In spite of the historical mystery being one of my favorite sub-genres of crime fiction, it seems to have been a really long time since I last read one for this blog. Not sure what happened there. In any case, I am happy to resume coverage with a look at the third book in Ovidia Yu’s Crown Colony series set between the two world wars featuring her Singaporean sleuth Su Lin.
While each novel does tell a self-contained story, I would suggest that this is a series you really want to read in order. The reason is that the author cultivates a sense of change between each book meaning that if read in order you see Su Lin gain in confidence while Singapore and the British Empire’s relationship also shows some signs of change. While you could follow what is going on in The Paper Bark Tree Mystery without reading the previous stories, I think you would miss out on the thoughtful characterizations and the sense of these adventures taking place in the context of world history.
This particular story opens with the discovery of the death of “Bald Bernie”, a man who has been responsible for getting Su Lin removed from her post as an assistant at the Detective Shack. She discovers the body when she turns up at the office to her help successor, Dolly, get to grips with the filing system.
As the first on the scene and given her history with the deceased, Su Lin is an obvious suspect but it soon becomes clear that the Police believe the death may have links to the rumors that an Indian revolutionary is at large in Singapore. When her best friend’s father is arrested on suspicion of being in league with the revolutionaries, Su Lin investigates the crime herself in the hope that she can clear his name.
There are lots of aspects of this series that appeal to me but the part that fascinates me most is its presentation of Singapore in this time period. Each novel has been able to utilize and comment on developments within the British Empire and this volume in no different. For instance, this story reflects the rising tensions within the Empire about the risk of revolution and the relationship between the colonial authorities and the natives. Su Lin’s dismissal after all comes as a consequence of an administrator’s fear that being a Singaporean her loyalty might be questionable.
This book also incorporates wider concerns about the political climate in the region. We read about Indian revolutionaries and the Congress party as well as the perceived threat that is posed by an expansionist Japan. What I think Yu does really well is to show these ideas and conflicts from several different perspectives, showing that there is a diversity of opinion and individuality within each of the cultures depicted.
The other idea that really comes over strongly is that many of the Singaporean characters are practical in their responses to these challenges and threats. While we do not spend time with Su Lin’s grandmother in this volume, we do hear her thoughts and plans reported to us. It is these details that I think make these characters feel rich and interesting enough to support multiple stories and that leave me curious to see how they will adjust to the changes that will take place over the decade that follows.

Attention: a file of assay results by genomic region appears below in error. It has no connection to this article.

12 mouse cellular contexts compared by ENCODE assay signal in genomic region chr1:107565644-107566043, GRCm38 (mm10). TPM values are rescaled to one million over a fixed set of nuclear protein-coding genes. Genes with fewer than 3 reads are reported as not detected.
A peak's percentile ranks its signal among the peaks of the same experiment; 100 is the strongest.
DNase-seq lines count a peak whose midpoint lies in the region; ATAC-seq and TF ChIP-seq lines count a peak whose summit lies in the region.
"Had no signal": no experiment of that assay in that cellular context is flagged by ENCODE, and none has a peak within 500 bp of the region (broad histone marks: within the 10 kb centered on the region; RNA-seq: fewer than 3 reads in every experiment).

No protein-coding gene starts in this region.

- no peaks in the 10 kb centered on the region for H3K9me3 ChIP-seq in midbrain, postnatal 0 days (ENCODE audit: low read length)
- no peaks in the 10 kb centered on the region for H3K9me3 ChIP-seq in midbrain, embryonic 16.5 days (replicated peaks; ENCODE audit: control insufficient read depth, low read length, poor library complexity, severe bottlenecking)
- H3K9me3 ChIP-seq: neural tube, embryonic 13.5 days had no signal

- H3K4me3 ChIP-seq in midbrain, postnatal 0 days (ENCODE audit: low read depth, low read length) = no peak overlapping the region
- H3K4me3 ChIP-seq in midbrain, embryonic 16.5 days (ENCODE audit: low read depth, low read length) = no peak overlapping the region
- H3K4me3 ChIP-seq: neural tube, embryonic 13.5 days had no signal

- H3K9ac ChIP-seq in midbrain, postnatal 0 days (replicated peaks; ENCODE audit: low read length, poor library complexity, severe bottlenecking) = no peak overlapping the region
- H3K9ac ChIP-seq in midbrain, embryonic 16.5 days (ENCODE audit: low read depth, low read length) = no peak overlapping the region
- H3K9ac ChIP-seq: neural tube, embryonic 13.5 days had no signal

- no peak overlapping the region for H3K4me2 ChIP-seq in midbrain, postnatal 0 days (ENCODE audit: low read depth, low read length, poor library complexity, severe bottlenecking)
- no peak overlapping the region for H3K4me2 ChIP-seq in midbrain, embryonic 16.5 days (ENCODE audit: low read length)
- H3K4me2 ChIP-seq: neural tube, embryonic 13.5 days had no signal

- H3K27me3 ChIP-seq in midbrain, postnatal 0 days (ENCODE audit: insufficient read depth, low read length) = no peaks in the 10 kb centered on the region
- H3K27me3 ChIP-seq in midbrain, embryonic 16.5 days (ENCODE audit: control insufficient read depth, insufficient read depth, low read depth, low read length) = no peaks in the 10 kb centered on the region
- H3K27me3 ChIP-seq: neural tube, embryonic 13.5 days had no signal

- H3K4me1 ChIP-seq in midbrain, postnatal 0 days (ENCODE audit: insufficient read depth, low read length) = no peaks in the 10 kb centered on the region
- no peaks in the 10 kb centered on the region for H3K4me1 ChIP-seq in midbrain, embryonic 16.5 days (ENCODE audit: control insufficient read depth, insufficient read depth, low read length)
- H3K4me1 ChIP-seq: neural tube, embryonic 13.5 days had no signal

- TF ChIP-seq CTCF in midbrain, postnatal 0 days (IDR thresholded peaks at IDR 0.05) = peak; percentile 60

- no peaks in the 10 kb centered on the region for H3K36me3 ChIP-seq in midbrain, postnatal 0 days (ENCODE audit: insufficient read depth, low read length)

I also appreciate that each volume in this series attempts to move Su Lin’s personal story forward. While the first novel showed her building a relationship with Le Froy and the second had her working closely with him, here she is on the outside and feeling angry toward him.
Her reasons are quite understandable – she feels that having promised he would serve as a mentor for her, he did not stand up for her keeping her position in the Detective Shack. The novel explores how that choice has changed their relationship though Su Lin retains a strong bond to the group of detectives she used to work with.
One parallel that is explored throughout the novel is the contrast between Le Froy who has sought to build relationships and understanding with the Singaporean community leaders and Colonel Mosley-Partington, a more recent arrival. They have different personal styles and while the conflict is rarely direct, I felt the contrast between the two characters was interesting and helped draw out and show different aspects of Le Froy’s character.
Having discussed the background to the story I ought to also discuss the mystery itself. Opening the book with the discovery of the body does allow a certain compression of the case itself, throwing us straight into the investigation portion of the novel. This means that much of the background to the case is provided to us through the narration which can feel a little awkward and were this one death to be the sole focus of the book I would have been disappointed.
The story quickly expands its scope and focus, giving us a second body and placing that first death in a much broader (and more interesting) context. The reader’s challenge is to understand the connections between the different elements that have been introduced. I felt that the answers given were interesting and pretty satisfying, tying these various strands of the story together well.
Overall I found The Paper Bark Tree Mystery to be as entertaining and compelling as the two earlier volumes. Su Lin continues to be an appealing sleuth and I am enjoying seeing how she is developing from book-to-book. Because of those developments both in the character and in the historical background I would suggest however that these books would be best read in order rather than dipped into. If you did read and enjoy the previous installments in this series though I am sure you will enjoy this one every bit as much.